A semi-daily chronicle of my life as a musician, a family man, and a citizen of Oregon.

Jul 4, 2017

Bolt Camp Shelter

I know it’s been a long time since I’ve posted, but there’s no reason to bore either of us with an explanation. Acknowledgement is sufficient.

I think what I will be doing for the summer, though, is posting brief recaps of trips, whether it’s camping or whatever, because experiences are important, fun to share, and fun to read about. A lot like politics. Er, wait….

This particular trip ended up being a bit different than we had originally planned. Jen and I had made a general plan to hike the Lewis River Traverse over July 2nd and 3rd. As the time for the trip approached, though, we realized that we hadn’t lined up care for the dogs, Sebastian, our Pit/Lab mix, and Belle, the Chihuahua. This isn’t a big deal and we last-minute the dog situation all the time, but this time it didn’t work out. So we needed to make an adjustment.

After talking through what we were each trying to get out of the trip, we identified the following goals. Jen: go running, spend time together, spend time with the dogs, read. Dave: sleep outside, disconnect from electronics, read.

Based on these goals, we decided to make life a little simpler to accomodate the dogs and to aim for the Bolt Camp Shelter, about 2.5 miles into the hike, and to set up a basecamp there that we could operate from. We’d spend a night or two and then hike out. Not great training for my PCT hike in 2019, but sometimes fun is fun and we don’t need to devote every waking moment to preparing for another.

As we hiked in, we were relieved to see that there were a few good open campspots available on the way in to Bolt Camp Shelter (BCS) from Curly Creek trailhead. The information I had read said that this place was pretty remote and unused, which I thought was important given the holiday weekend. There were quite a few other hikers around, but few enough that you knew when you were alone and when someone else was approaching. My thought was that if someone was already at the BCS we could have some other options. Luckily, we were the first-come and therefore the first-served at BCS.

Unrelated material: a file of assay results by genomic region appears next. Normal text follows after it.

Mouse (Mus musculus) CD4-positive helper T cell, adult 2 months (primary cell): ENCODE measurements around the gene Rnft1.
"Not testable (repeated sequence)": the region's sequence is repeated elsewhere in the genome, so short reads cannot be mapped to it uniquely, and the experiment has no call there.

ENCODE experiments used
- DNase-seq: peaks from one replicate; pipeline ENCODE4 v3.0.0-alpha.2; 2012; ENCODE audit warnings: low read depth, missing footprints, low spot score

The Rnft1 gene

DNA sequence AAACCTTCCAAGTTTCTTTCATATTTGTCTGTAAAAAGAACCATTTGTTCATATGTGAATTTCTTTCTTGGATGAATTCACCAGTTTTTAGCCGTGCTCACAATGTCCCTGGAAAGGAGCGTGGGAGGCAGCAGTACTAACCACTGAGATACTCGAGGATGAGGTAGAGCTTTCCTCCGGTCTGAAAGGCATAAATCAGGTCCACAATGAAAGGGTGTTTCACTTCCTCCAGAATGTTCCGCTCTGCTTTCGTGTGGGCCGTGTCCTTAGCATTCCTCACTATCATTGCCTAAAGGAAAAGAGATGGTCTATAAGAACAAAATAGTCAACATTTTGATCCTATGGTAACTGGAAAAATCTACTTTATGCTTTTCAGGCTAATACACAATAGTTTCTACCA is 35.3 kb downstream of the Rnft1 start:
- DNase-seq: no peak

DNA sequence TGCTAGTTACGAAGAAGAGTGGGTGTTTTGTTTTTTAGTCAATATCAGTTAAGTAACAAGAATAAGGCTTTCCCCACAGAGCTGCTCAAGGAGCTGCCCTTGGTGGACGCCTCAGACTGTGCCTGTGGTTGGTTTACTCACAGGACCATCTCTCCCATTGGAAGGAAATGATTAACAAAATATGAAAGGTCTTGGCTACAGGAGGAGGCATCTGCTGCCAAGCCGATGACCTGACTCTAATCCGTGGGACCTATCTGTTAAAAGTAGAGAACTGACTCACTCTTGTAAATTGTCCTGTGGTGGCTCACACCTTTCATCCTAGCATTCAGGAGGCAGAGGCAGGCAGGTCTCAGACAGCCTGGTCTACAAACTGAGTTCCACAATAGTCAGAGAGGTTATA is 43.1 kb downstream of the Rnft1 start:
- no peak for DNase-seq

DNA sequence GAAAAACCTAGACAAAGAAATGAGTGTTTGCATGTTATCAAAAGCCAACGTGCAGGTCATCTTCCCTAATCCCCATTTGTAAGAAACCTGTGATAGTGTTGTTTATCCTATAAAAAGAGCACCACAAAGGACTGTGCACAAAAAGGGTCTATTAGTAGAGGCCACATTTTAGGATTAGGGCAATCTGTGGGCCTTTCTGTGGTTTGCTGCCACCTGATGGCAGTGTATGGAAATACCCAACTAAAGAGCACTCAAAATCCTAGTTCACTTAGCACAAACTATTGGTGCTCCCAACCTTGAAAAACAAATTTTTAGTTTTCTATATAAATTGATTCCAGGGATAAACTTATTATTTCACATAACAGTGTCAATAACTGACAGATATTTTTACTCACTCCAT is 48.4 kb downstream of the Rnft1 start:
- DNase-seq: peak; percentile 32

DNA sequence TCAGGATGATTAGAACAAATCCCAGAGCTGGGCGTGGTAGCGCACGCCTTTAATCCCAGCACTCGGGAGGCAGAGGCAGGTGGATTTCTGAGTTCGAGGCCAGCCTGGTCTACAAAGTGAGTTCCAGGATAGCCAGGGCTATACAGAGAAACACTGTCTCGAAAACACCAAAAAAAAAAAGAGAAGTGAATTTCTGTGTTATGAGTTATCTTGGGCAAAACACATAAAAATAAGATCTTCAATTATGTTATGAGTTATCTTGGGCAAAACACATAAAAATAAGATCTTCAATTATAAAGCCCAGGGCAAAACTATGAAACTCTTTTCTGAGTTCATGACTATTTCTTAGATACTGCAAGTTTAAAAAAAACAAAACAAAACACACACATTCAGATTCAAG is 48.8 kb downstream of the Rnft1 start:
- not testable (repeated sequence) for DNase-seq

I had brought my new “Colorado Flag” hammock by Kammok, and after inspecting the shelter carefully we decided that it was structurally sound enough to be our swinging spot. I’m a huge fan of the hammock and will definitely be bringing it along for my more “camping” (i.e., less “hiking” and being on the move) trips. With a puffy for a pillow, this is an ideal reading setup.

Happily, the fire threat is low and I felt comfortable getting a small fire going.

Campfire is my TV

Jen went running the first afternoon and I did camp chores and read. That night I slept well, although Belle was crawling all over Jen making it hard for her to sleep. Sebastian slept tied up to a tree outside the tent on my tarp, and didn’t make a sound all night.

I woke up early and while Jen slept in I started a new fire, filtered water, etc. I made breakfast and Jen woke up to join me. I have been reading this book called Behave by Robert Sapolsky which is great and fascinating, but is not a casual read. Lots of information comes at you 100 mph and as a result it’s not a book you can read for hours on end. Jen had just finished a book in two trips called The Stranger in the Woods by Michael Finkel, so I thought I would give that a try. It is an incredible book about a hermit in the woods of Maine who lived without human contact for 27 years. I read the entire thing that day.

Rocks integrated to root system

While I was tearing through the book Jen got in another run. While she was out Belle and I took a hike a couple of miles north. On the way, I saw the underside of a tree root structure that was cool… the area is really gravelly and the tree had grown around the gravel, integrating it into its root structure. The tree this root system supports was probably about 50-60 feet tall, impossible to show in pictures.

On the way back Belle made me carry her, for a half mile or so, but when I put her back down so that I could have footing on the mud she was revved up and wanted to lead the whole way back. I spent the day doing camp chores like filtering water and tending the fire and reading. Ideal.

When Jen got back we decided that spending a second night would put too much strain on our Tuesday July 4th because we have a number of errands to run and etc. We packed up camp late in the day (around supper time) and hiked out with the dogs.